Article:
From the top of Arthur’s Seat, the extinct volcano in Edinburgh that rises more than 250 metres above sea level, the view out east towards the North Sea will forever be altered. For nearly five decades, the two 149m-tall chimney stacks of the coal-fired Cockenzie power station dominated the skyline until 2015, when they were blown up by the site’s former owner, ScottishPower, the UK arm of Spanish utility giant Iberdrola. Last year, ScottishPower dispensed of its remaining fossil fuel plants in less dramatic fashion through a £700m sale to UK power company Drax. The deal was just one of many transactions by the traditional European utility companies in recent years. More deals and strategy overhauls are to come, according to company executives and analysts, as the traditional power companies find themselves in a battle for survival. The threats to their traditional business models are multiple and will test almost every part of the chain in which utilities traditionally operated, from electricity generation, to networks and supply to customers. Power generation is also becoming more “decentralised” or local. No longer are energy systems reliant alone on a series of large, central power stations, whose output flows via the transmission and distribution networks to households and businesses. More generation, such as wind turbines or solar farms, bypass the transmission system and are connected to the distribution networks – in other words closer to where it will be used. More homeowners, businesses and communities are also choosing to generate their own electricity. Companies that own networks are increasingly dealing with two-way flows of electricity. This is because electricity flows back into the grid from local projects as well as down from central power plants, rendering their job of managing the system more complex. This problem is only expected to grow as more drivers buy electric vehicles and will be able to use their car batteries as a way of storing electricity and then discharging it when demand is high. Trials are also running in the UK this year of “peer to peer” trading – where homeowners could trade electricity directly with their neighbours or local businesses with solar panels, cutting out the traditional utility altogether.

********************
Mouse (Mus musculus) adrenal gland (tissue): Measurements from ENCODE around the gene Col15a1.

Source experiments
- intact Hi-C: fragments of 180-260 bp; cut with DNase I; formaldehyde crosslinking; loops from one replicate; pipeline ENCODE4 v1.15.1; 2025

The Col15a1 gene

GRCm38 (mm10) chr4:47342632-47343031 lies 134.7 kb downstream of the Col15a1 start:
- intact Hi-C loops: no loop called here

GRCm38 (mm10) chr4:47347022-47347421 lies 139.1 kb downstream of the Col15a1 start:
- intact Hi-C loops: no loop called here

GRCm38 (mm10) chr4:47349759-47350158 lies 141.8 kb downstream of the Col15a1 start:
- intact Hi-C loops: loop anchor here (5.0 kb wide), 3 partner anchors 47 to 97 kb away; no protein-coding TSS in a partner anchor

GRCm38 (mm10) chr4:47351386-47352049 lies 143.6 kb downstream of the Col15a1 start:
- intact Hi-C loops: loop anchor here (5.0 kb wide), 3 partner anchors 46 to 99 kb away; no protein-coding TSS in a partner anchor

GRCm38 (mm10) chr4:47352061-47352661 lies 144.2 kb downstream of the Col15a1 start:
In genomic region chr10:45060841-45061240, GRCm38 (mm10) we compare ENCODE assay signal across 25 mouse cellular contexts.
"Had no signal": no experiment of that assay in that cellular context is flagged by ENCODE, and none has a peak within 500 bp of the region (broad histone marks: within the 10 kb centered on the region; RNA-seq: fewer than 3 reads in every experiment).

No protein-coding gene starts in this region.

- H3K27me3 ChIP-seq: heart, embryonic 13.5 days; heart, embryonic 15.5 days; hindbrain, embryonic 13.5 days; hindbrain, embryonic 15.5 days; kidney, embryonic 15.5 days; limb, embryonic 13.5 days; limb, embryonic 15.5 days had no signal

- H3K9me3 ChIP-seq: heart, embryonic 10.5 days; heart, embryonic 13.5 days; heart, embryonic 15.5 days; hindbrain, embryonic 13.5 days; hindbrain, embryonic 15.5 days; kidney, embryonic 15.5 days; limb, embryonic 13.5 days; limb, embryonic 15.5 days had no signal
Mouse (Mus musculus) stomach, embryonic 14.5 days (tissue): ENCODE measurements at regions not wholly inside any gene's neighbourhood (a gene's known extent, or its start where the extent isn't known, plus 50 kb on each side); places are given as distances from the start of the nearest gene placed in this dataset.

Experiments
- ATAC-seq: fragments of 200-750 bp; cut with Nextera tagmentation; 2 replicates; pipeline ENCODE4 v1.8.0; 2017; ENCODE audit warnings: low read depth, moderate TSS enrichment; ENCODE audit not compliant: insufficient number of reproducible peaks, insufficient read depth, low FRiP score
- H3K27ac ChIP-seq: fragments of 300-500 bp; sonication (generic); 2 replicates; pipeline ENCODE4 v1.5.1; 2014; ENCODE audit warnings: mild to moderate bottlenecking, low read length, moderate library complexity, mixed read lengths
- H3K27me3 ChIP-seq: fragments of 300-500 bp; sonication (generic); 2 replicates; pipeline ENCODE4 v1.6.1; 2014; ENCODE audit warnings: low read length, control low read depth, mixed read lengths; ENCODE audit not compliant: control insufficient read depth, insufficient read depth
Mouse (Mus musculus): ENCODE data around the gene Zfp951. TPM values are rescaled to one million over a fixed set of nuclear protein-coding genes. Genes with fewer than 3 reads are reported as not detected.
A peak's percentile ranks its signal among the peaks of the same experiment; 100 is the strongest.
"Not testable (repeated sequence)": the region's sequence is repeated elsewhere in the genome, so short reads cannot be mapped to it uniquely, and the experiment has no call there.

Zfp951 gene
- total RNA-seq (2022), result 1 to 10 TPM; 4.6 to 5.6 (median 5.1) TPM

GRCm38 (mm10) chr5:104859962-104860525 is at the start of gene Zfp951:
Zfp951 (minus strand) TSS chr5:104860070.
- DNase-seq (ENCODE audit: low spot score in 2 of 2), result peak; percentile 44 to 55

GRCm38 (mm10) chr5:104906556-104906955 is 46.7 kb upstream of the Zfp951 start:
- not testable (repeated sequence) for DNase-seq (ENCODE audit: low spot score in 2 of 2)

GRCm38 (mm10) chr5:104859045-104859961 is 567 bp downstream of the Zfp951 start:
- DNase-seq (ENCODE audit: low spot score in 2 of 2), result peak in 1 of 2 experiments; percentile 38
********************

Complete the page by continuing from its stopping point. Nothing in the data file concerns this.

FT 28th Feb 2019 read more »
French energy group Engie is to pull out of 20 countries to further streamline operations and simplify the group in an effort to win over investors. Isabelle Kocher, chief executive, said the policy meant continuing its specialisation in renewables, services and infrastructure. “We have repositioned our company along these three segments that are growing, but the question now is can we sleep on that? Of course not,” Ms Kocher, who took over the group in 2016, told the Financial Times. Engie will exit 20 countries, where it has a marginal presence, and aim to build up its position in 20 more, including in some of the largest cities in the developing world. Ms Kocher announced the new plan as Engie reported mixed full-year results, due in part to outages at its Belgian nuclear plants.
FT 28th Feb 2019 read more »